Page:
We also make a free choice. We are made in God’s image and likeness by reason and free will. Here is the great and frightening mystery of creation: we have been given the freedom to choose to respond to God or to choose something else in our life that will exclude Him, and God will not violate that choice.

       

      Our faith is not merely a once in a lifetime assent to certain doctrines, but rather a way of life. As Saint Paul wrote, “We are fellow laborers with God” (1Corinthians 3:9). By Baptism we are united to Christ, but more is required of us. “Faith without works is dead” (James 2:20). After that initial grace we are called upon to respond and exercise our will and draw nigh to God. We increase the gift of grace only when we work together with God and seek “the good part,” that is, when we love Him and seek to Hear His word.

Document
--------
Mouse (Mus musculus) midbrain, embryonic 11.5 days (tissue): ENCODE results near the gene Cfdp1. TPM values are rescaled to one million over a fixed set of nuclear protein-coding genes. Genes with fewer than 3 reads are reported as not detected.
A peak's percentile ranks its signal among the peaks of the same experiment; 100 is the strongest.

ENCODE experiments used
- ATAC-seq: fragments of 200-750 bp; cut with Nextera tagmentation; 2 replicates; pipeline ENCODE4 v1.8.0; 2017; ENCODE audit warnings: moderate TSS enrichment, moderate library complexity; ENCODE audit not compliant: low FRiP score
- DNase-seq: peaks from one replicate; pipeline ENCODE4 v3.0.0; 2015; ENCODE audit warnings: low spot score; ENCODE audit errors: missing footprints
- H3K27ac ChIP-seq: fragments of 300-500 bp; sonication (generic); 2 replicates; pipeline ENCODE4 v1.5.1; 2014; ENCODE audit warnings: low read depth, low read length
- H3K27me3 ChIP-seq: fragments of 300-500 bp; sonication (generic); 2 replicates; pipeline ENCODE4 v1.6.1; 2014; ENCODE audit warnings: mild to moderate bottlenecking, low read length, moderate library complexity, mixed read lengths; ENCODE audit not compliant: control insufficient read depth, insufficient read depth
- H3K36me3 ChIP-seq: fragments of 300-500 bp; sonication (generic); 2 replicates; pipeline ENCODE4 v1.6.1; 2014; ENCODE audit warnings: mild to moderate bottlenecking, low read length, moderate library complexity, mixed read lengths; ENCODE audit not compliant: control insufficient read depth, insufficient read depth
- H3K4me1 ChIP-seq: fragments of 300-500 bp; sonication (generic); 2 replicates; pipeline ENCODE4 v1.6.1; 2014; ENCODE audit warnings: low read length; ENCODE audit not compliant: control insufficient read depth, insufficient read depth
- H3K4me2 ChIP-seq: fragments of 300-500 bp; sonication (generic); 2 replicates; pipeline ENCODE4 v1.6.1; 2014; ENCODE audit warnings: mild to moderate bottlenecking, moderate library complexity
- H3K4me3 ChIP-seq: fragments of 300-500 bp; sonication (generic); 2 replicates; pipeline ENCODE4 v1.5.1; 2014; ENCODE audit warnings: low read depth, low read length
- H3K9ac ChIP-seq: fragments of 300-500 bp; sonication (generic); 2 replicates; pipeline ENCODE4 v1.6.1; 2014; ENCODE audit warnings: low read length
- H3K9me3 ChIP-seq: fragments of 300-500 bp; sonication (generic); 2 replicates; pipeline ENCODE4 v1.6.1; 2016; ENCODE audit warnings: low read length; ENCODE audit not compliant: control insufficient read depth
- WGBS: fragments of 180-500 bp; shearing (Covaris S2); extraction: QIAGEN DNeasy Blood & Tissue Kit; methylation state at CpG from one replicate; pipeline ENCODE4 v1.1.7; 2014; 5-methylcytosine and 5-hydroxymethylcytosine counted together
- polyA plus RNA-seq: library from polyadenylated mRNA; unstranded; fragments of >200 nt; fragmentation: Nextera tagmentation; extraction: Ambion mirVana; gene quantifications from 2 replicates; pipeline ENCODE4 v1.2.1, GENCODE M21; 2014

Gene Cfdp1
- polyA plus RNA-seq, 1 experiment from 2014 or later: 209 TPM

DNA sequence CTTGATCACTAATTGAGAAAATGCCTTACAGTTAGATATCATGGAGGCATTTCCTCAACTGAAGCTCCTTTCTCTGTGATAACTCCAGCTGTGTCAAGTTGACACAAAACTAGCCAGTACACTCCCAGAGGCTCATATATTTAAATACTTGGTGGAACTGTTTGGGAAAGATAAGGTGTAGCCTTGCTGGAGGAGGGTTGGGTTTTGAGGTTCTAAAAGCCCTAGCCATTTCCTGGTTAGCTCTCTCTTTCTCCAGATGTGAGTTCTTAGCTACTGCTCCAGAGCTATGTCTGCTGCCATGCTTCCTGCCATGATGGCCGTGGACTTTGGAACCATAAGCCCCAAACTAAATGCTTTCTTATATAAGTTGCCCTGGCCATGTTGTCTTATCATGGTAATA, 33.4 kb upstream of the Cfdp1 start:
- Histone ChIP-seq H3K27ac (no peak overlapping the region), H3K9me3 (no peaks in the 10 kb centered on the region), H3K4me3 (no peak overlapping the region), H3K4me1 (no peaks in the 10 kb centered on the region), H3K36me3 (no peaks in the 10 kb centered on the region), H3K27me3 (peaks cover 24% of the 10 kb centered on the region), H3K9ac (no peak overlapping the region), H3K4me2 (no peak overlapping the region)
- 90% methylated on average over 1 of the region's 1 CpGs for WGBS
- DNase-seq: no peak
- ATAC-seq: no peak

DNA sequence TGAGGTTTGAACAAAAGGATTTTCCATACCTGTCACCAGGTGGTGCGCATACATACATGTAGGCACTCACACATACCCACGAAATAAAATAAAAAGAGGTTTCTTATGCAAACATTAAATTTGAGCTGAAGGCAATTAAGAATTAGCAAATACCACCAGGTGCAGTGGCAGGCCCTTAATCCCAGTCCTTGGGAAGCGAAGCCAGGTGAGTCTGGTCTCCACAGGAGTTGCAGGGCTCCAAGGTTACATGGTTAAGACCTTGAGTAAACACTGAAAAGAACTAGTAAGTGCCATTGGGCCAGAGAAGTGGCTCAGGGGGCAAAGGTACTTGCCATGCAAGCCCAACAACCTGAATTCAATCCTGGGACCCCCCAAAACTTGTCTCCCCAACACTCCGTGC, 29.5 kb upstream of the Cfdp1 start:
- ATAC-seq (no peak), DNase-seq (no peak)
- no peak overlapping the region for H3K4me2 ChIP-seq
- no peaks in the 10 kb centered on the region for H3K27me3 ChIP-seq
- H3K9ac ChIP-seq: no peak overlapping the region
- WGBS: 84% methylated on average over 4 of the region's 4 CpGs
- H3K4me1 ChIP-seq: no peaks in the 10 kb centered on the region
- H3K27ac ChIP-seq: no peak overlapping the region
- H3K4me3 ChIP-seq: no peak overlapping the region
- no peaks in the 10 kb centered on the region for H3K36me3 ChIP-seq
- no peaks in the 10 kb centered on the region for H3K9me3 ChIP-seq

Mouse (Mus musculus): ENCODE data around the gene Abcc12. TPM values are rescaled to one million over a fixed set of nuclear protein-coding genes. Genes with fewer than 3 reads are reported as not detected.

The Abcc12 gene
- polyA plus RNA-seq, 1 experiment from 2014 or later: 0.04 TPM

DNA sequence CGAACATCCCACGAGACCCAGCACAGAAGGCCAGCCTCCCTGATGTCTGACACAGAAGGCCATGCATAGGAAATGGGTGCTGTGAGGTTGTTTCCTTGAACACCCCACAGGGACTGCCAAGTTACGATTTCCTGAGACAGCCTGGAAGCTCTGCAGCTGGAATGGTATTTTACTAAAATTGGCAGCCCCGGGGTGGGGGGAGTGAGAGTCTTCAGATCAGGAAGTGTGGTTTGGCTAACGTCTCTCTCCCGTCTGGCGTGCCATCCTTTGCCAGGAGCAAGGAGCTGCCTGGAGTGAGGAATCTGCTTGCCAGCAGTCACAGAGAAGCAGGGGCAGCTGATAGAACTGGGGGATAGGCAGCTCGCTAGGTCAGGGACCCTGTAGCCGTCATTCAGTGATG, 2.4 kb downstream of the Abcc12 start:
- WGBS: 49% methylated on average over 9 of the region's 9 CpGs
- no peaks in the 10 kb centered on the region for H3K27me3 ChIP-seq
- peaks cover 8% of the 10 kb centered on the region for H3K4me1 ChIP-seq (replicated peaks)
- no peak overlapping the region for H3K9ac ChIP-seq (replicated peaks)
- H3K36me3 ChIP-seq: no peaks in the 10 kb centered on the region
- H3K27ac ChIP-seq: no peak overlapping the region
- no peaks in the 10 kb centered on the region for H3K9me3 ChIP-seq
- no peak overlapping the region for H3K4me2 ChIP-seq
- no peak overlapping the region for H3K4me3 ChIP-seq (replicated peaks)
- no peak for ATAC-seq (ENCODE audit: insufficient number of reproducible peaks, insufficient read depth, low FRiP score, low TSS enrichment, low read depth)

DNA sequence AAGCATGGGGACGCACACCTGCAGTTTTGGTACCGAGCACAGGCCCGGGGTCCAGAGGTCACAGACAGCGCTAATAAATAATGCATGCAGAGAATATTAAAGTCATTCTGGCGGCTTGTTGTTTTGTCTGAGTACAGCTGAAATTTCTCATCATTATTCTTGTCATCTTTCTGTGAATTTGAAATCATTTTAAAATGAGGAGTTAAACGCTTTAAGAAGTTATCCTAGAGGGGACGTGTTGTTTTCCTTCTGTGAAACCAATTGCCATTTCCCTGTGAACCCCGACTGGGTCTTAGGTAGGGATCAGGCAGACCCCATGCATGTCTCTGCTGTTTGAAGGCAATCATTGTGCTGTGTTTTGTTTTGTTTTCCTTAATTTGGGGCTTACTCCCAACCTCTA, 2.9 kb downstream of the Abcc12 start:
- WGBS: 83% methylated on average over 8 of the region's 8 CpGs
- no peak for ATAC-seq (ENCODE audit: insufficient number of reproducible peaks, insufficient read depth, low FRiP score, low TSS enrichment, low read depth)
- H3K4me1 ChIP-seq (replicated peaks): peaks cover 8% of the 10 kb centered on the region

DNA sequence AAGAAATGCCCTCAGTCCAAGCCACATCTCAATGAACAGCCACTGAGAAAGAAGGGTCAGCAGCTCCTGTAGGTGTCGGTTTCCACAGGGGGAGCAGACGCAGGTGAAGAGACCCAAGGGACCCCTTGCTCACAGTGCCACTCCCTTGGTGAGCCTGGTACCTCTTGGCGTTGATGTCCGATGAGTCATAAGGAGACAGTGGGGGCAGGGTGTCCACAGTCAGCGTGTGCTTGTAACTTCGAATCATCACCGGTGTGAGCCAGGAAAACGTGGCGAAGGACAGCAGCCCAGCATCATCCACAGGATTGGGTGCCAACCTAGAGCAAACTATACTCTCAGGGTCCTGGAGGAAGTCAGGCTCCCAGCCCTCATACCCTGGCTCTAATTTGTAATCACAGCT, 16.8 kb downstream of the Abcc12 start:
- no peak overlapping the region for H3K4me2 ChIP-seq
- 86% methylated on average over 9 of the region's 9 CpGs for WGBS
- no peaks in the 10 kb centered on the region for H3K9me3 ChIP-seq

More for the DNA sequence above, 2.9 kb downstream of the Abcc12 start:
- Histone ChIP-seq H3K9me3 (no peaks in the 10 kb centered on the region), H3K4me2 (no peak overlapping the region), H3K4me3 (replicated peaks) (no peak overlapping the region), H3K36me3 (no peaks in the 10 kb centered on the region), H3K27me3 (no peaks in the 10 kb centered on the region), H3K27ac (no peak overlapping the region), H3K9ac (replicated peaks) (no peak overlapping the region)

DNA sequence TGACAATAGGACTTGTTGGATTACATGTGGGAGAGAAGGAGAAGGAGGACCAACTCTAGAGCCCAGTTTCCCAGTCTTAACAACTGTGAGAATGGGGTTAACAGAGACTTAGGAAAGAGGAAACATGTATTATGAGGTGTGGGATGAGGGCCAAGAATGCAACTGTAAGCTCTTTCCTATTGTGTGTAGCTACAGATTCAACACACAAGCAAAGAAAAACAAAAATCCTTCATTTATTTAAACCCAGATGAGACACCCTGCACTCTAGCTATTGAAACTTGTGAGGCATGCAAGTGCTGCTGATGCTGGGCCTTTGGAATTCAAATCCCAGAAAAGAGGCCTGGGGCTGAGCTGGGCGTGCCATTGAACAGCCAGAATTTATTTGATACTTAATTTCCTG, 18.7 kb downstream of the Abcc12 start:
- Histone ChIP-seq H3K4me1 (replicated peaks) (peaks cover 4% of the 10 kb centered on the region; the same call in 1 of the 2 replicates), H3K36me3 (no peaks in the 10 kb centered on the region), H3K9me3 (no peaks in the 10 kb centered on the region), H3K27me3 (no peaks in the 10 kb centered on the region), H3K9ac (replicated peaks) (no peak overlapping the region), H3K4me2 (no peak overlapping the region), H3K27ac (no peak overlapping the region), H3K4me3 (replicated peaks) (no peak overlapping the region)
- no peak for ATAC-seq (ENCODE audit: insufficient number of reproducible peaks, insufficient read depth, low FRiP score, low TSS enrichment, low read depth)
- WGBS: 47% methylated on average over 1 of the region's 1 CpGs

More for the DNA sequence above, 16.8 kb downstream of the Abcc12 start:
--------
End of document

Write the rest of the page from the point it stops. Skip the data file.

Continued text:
It is through the Incarnation and thus through the All Holy Mother of God that we participate in the good part. From her earliest age the Most Holy Theotokos was chosen for the good part and chose to embrace it, experiencing the special providence of God. She was born from the fruit of prayer, fasting and a vow to dedicate her to God, by her parents who were formerly barren of children. From her earliest age she was placed among the virgin’s dedicated to serving at the Temple. According to Holy Tradition she had angels guiding, guarding and ministering to her, even from her very earliest age and while in the Temple she was taught of God through prayer. When the fullness of time came, this hidden treasury of the mysteries of God consented with the words, “Behold the handmaid of the Lord; be it unto me according to thy word” (Luke 1:38), and the Holy Spirit came upon her and the power of the Most High overshadowed her (Luke 1:35) and she became the rational heavenly tabernacle.